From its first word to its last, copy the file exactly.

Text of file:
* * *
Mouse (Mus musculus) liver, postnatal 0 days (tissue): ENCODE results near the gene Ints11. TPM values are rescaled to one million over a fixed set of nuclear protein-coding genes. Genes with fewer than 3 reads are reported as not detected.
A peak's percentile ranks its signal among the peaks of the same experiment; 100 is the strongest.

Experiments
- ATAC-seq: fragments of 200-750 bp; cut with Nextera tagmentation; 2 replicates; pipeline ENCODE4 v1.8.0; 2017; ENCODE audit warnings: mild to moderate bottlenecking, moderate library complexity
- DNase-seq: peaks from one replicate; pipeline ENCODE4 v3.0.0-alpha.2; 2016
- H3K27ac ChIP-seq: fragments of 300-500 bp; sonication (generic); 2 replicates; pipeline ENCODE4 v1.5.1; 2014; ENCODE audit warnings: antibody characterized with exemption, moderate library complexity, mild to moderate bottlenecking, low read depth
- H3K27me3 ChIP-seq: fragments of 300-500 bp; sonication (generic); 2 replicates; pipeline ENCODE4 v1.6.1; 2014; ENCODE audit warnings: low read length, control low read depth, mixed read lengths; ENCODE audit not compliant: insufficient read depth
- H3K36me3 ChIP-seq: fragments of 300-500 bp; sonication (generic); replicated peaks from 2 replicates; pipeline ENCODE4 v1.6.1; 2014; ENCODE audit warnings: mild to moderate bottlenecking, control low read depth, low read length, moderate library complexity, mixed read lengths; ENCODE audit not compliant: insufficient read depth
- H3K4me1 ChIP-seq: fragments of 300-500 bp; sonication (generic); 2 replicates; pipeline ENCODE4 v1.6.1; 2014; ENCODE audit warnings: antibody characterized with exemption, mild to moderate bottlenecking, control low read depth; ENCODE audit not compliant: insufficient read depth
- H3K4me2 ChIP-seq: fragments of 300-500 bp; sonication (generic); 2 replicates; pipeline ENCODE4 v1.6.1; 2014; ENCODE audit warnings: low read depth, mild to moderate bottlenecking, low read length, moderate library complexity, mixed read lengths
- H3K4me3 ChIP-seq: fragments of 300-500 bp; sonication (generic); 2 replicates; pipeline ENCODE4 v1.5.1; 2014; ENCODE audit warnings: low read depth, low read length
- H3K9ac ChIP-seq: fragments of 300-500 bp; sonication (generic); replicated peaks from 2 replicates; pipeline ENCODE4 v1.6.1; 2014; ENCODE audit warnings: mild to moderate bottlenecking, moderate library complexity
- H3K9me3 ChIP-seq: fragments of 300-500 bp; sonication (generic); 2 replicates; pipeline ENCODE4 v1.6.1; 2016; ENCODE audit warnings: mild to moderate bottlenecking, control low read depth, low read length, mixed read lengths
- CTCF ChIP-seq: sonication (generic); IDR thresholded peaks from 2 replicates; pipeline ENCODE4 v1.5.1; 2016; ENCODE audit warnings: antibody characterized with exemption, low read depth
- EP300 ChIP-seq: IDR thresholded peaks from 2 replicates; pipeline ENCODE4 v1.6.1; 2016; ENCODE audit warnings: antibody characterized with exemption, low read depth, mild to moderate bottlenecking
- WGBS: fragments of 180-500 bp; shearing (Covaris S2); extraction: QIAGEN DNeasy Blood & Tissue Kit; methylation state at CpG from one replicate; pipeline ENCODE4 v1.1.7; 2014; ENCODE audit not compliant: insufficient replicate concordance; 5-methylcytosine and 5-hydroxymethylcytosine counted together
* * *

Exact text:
Mouse (Mus musculus) liver, postnatal 0 days (tissue): ENCODE results near the gene Ints11. TPM values are rescaled to one million over a fixed set of nuclear protein-coding genes. Genes with fewer than 3 reads are reported as not detected.
A peak's percentile ranks its signal among the peaks of the same experiment; 100 is the strongest.

Experiments
- ATAC-seq: fragments of 200-750 bp; cut with Nextera tagmentation; 2 replicates; pipeline ENCODE4 v1.8.0; 2017; ENCODE audit warnings: mild to moderate bottlenecking, moderate library complexity
- DNase-seq: peaks from one replicate; pipeline ENCODE4 v3.0.0-alpha.2; 2016
- H3K27ac ChIP-seq: fragments of 300-500 bp; sonication (generic); 2 replicates; pipeline ENCODE4 v1.5.1; 2014; ENCODE audit warnings: antibody characterized with exemption, moderate library complexity, mild to moderate bottlenecking, low read depth
- H3K27me3 ChIP-seq: fragments of 300-500 bp; sonication (generic); 2 replicates; pipeline ENCODE4 v1.6.1; 2014; ENCODE audit warnings: low read length, control low read depth, mixed read lengths; ENCODE audit not compliant: insufficient read depth
- H3K36me3 ChIP-seq: fragments of 300-500 bp; sonication (generic); replicated peaks from 2 replicates; pipeline ENCODE4 v1.6.1; 2014; ENCODE audit warnings: mild to moderate bottlenecking, control low read depth, low read length, moderate library complexity, mixed read lengths; ENCODE audit not compliant: insufficient read depth
- H3K4me1 ChIP-seq: fragments of 300-500 bp; sonication (generic); 2 replicates; pipeline ENCODE4 v1.6.1; 2014; ENCODE audit warnings: antibody characterized with exemption, mild to moderate bottlenecking, control low read depth; ENCODE audit not compliant: insufficient read depth
- H3K4me2 ChIP-seq: fragments of 300-500 bp; sonication (generic); 2 replicates; pipeline ENCODE4 v1.6.1; 2014; ENCODE audit warnings: low read depth, mild to moderate bottlenecking, low read length, moderate library complexity, mixed read lengths
- H3K4me3 ChIP-seq: fragments of 300-500 bp; sonication (generic); 2 replicates; pipeline ENCODE4 v1.5.1; 2014; ENCODE audit warnings: low read depth, low read length
- H3K9ac ChIP-seq: fragments of 300-500 bp; sonication (generic); replicated peaks from 2 replicates; pipeline ENCODE4 v1.6.1; 2014; ENCODE audit warnings: mild to moderate bottlenecking, moderate library complexity
- H3K9me3 ChIP-seq: fragments of 300-500 bp; sonication (generic); 2 replicates; pipeline ENCODE4 v1.6.1; 2016; ENCODE audit warnings: mild to moderate bottlenecking, control low read depth, low read length, mixed read lengths
- CTCF ChIP-seq: sonication (generic); IDR thresholded peaks from 2 replicates; pipeline ENCODE4 v1.5.1; 2016; ENCODE audit warnings: antibody characterized with exemption, low read depth
- EP300 ChIP-seq: IDR thresholded peaks from 2 replicates; pipeline ENCODE4 v1.6.1; 2016; ENCODE audit warnings: antibody characterized with exemption, low read depth, mild to moderate bottlenecking
- WGBS: fragments of 180-500 bp; shearing (Covaris S2); extraction: QIAGEN DNeasy Blood & Tissue Kit; methylation state at CpG from one replicate; pipeline ENCODE4 v1.1.7; 2014; ENCODE audit not compliant: insufficient replicate concordance; 5-methylcytosine and 5-hydroxymethylcytosine counted together